Mark Christian Mendoza of Samar College Inc. won gold at the World International Mathematical Olympiad held in Tokyo, Japan last December 27 to 30. Mendoza is one of the 9 students from various schools in the country that won gold in the competition and one of the 40 students that comprises the Philippine Team. (photo by Heidi Mendoza)

Part of the Philippine contingent

TACLOBAN CITY – A Grade 4 student from Samar College Inc., based in Catbalogan City, made waves during the recently-held Math Olympiad held in Tokyo, Japan.
Mark Christian Mendoza was part of the Philippine contingent coming from different schools of the country who joined the December 27 to 30 at the World International Mathematical Olympiad (WIMO).
The math wizard was one of the nine participants who won a gold medal. Overall, the Philippine team won nine gold medals, 12 silvers, 16 bronze medals and 3 merit awards, enough for the country to emerge second to overall champion Thailand.
Malaysia finished third.
This year’s Math Olympiad was participated by 328 students from Australia, Bulgaria, Hong Kong, India, Indonesia, Malaysia, Myanmar, Singapore, Sri Lanka, Thailand and Ukraine.
“I feel proud that I brought for my school in an international competition and I feel glad that all of my nights of studying have finally paid off,” Mendoza said in an interview after arriving from Japan.
Mendoza said that as part of his preparations to broaden his knowledge on Math, he enrolled in a program for reading and mathematics called “Kumon” where he learned algebra and calculus and arithmetic sequences.
“I also study every night with my tutor, Teacher Emil Fernando. I am also very good at memorizing, and that’s a very useful skill in math. Usually, to answer word problems fast, you need to memorize many formulas that help get variables or factors required to find the answer. It also helps in multiplication, as not only do I memorize the basic multiplication to 10, but also all the way up to 15,” Mendoza said.
“Along with mental math, as I can usually do most simple calculations in my mind because most of the time, when doing long word problems/equations, even when it is quite simple, some people get lost as to where they were in that specific equation, thus some are forced them to write it down so that they don’t get lost, in which case, they take longer,” he added.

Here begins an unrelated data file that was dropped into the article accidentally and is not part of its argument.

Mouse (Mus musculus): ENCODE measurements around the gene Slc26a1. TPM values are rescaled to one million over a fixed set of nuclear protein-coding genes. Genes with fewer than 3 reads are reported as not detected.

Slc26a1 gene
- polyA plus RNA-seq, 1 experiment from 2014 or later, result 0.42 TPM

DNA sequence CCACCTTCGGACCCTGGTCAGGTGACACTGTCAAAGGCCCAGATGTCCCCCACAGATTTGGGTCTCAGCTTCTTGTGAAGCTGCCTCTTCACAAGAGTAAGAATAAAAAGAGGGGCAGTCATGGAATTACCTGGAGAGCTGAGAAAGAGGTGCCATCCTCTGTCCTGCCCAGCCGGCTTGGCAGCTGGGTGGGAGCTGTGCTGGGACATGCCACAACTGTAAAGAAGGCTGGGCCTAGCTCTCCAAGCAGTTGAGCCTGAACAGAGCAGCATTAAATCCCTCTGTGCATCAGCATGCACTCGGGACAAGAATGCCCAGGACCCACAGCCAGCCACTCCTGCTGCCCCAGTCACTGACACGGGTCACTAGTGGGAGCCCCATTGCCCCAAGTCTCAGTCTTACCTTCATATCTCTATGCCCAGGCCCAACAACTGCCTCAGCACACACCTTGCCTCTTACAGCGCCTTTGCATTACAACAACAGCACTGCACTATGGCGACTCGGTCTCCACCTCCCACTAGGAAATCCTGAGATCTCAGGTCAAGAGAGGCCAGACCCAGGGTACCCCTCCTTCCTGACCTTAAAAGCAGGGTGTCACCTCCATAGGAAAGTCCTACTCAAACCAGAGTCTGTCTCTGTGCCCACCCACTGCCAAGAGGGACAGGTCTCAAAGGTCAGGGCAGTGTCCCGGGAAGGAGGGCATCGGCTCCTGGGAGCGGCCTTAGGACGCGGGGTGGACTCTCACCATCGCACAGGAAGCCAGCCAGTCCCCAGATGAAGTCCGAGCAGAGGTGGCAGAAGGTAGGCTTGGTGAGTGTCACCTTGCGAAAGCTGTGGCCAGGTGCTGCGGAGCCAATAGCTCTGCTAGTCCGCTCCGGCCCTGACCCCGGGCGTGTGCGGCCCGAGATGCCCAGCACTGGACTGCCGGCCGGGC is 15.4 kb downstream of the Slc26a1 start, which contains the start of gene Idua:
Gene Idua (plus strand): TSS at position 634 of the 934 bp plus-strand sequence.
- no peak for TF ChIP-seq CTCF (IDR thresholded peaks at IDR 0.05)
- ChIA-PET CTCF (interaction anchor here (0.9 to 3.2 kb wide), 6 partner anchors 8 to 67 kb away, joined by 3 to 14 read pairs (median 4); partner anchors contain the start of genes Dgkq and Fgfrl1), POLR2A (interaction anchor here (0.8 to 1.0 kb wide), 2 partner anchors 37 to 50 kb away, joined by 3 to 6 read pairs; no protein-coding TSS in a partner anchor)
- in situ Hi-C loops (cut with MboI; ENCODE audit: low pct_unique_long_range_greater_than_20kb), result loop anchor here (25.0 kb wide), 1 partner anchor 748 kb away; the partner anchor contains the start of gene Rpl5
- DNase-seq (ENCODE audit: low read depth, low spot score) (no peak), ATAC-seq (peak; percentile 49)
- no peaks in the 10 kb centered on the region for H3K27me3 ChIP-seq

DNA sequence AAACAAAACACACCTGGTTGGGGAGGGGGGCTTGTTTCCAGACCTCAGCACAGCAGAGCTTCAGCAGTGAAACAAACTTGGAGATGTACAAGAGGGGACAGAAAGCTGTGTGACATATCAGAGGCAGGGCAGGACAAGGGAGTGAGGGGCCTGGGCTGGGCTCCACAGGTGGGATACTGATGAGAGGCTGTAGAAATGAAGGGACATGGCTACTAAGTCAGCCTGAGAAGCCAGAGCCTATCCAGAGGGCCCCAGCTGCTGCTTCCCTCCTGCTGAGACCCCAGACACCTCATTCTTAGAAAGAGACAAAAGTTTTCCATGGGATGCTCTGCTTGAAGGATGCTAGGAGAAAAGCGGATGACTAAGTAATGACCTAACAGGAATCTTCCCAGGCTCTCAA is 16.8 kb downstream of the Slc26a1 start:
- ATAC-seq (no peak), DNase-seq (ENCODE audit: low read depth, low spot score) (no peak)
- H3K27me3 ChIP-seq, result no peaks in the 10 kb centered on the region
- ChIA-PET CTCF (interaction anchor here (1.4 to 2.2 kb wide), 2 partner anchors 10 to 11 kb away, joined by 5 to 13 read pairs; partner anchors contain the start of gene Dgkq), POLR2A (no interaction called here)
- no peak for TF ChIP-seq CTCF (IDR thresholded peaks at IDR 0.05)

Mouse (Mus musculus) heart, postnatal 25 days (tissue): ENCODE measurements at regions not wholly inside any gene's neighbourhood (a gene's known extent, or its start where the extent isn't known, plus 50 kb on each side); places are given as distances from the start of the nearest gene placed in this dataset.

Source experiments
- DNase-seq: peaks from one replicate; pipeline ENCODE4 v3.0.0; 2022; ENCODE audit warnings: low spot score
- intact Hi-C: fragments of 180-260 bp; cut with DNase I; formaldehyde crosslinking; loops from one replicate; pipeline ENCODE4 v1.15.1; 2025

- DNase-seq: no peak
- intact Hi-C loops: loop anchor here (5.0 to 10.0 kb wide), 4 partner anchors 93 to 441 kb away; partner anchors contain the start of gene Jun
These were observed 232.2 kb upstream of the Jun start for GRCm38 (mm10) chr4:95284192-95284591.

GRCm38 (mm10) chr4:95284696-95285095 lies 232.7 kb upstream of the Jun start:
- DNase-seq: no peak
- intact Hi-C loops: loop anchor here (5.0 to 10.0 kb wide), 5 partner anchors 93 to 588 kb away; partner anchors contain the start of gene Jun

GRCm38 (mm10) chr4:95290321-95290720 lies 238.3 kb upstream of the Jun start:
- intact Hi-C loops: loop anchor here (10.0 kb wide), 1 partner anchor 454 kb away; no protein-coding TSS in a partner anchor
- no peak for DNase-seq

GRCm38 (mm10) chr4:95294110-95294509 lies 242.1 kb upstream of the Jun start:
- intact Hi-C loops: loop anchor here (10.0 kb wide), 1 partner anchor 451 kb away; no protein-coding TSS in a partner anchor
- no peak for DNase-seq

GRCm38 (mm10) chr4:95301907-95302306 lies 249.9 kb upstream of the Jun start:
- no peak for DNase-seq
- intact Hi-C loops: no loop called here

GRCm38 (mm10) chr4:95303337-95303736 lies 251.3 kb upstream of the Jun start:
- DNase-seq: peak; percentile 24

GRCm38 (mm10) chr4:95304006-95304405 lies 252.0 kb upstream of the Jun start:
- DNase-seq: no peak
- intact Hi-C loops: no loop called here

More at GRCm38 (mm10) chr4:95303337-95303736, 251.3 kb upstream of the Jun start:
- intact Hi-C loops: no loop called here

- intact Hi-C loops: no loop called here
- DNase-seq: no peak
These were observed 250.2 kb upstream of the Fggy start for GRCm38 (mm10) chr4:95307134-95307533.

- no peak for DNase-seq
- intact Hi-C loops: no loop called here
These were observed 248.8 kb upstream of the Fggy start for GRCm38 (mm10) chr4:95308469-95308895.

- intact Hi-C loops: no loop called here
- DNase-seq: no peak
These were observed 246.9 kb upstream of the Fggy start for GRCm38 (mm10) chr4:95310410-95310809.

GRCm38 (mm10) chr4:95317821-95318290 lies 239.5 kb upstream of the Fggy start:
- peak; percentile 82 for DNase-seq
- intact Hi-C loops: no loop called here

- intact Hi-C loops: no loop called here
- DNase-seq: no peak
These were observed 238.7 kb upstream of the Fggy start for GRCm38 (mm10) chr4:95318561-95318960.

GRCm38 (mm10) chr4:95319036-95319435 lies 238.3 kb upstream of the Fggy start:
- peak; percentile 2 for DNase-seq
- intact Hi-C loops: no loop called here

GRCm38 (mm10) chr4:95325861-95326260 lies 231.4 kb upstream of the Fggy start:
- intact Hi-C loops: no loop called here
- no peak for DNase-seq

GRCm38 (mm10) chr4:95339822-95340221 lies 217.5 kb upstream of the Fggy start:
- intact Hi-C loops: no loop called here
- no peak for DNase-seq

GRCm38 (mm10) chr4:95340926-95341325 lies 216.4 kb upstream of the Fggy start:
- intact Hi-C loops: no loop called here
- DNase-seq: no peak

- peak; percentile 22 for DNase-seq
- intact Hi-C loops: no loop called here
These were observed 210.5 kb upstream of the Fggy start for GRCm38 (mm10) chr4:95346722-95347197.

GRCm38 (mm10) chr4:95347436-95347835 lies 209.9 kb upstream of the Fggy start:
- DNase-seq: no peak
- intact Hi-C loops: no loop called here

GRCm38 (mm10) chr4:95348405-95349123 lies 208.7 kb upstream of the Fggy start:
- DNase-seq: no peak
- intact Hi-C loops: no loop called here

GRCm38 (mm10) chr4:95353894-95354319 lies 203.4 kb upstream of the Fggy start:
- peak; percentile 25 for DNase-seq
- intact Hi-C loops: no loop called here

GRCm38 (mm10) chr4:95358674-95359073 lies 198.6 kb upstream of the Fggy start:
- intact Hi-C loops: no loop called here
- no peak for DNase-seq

Mendoza credited his parents for supporting him and his tutor and teachers for their encouragement and motivation during his training to do better in math and enable to reach the international competitions.
The young student said that he too also detest the subject but learned to like it upon the prodding of his parents and teachers.
“I too was not good in math, but because of my great teachers, because of my loving parents, and because of my diligence, self-discipline and hard work, I was able to reach where I am right now,” Mendoza said.
Mendoza’s mother, Heidi, said that she is proud on the achievement of her son.
“Mark has an innate talent in him, gifted and I just push him to develop that talent in him. He never says no and he willingly welcome challenges that further hone his skills and develop the best in him even when it is just a school activity or a competition,” she said.
The proud mother said that she encourages her son to join competition that help sharpen his skills on math, commonly the least favorite subjects among students.
Prior to competing in Japan, Mendoza also competed at the Regional School Press Conference held in Tacloban City where he competed on editorial, science and technology writing and radio broadcasting.
He was able to land 1st place on editorial writing out of 90 students.